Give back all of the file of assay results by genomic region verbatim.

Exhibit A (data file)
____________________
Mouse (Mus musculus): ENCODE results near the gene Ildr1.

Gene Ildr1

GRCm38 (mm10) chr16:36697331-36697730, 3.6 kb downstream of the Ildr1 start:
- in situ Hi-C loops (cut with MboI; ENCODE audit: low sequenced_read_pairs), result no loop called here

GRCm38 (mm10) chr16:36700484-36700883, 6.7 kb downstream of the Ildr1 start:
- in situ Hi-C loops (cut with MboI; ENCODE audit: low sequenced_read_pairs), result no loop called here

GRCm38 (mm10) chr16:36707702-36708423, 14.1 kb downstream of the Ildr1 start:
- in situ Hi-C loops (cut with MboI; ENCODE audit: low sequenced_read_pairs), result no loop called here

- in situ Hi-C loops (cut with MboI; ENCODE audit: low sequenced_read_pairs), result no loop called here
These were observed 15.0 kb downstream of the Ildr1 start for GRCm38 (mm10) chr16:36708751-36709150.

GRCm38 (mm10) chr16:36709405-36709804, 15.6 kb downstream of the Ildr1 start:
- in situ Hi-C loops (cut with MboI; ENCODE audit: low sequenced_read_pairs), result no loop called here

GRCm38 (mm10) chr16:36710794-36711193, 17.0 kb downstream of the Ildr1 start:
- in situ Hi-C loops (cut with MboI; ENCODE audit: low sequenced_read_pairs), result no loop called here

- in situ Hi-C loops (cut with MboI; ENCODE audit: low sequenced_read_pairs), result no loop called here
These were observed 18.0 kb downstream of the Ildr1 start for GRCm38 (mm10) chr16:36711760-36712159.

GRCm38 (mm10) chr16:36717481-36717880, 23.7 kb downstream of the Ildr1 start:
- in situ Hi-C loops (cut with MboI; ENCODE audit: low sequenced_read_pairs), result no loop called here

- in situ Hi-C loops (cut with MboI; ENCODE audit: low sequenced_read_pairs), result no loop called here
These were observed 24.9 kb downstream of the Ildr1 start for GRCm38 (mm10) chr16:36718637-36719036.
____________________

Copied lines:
Mouse (Mus musculus): ENCODE results near the gene Ildr1.

Gene Ildr1

GRCm38 (mm10) chr16:36697331-36697730, 3.6 kb downstream of the Ildr1 start:
- in situ Hi-C loops (cut with MboI; ENCODE audit: low sequenced_read_pairs), result no loop called here

GRCm38 (mm10) chr16:36700484-36700883, 6.7 kb downstream of the Ildr1 start:
- in situ Hi-C loops (cut with MboI; ENCODE audit: low sequenced_read_pairs), result no loop called here

GRCm38 (mm10) chr16:36707702-36708423, 14.1 kb downstream of the Ildr1 start:
- in situ Hi-C loops (cut with MboI; ENCODE audit: low sequenced_read_pairs), result no loop called here

- in situ Hi-C loops (cut with MboI; ENCODE audit: low sequenced_read_pairs), result no loop called here
These were observed 15.0 kb downstream of the Ildr1 start for GRCm38 (mm10) chr16:36708751-36709150.

GRCm38 (mm10) chr16:36709405-36709804, 15.6 kb downstream of the Ildr1 start:
- in situ Hi-C loops (cut with MboI; ENCODE audit: low sequenced_read_pairs), result no loop called here

GRCm38 (mm10) chr16:36710794-36711193, 17.0 kb downstream of the Ildr1 start:
- in situ Hi-C loops (cut with MboI; ENCODE audit: low sequenced_read_pairs), result no loop called here

- in situ Hi-C loops (cut with MboI; ENCODE audit: low sequenced_read_pairs), result no loop called here
These were observed 18.0 kb downstream of the Ildr1 start for GRCm38 (mm10) chr16:36711760-36712159.

GRCm38 (mm10) chr16:36717481-36717880, 23.7 kb downstream of the Ildr1 start:
- in situ Hi-C loops (cut with MboI; ENCODE audit: low sequenced_read_pairs), result no loop called here

- in situ Hi-C loops (cut with MboI; ENCODE audit: low sequenced_read_pairs), result no loop called here
These were observed 24.9 kb downstream of the Ildr1 start for GRCm38 (mm10) chr16:36718637-36719036.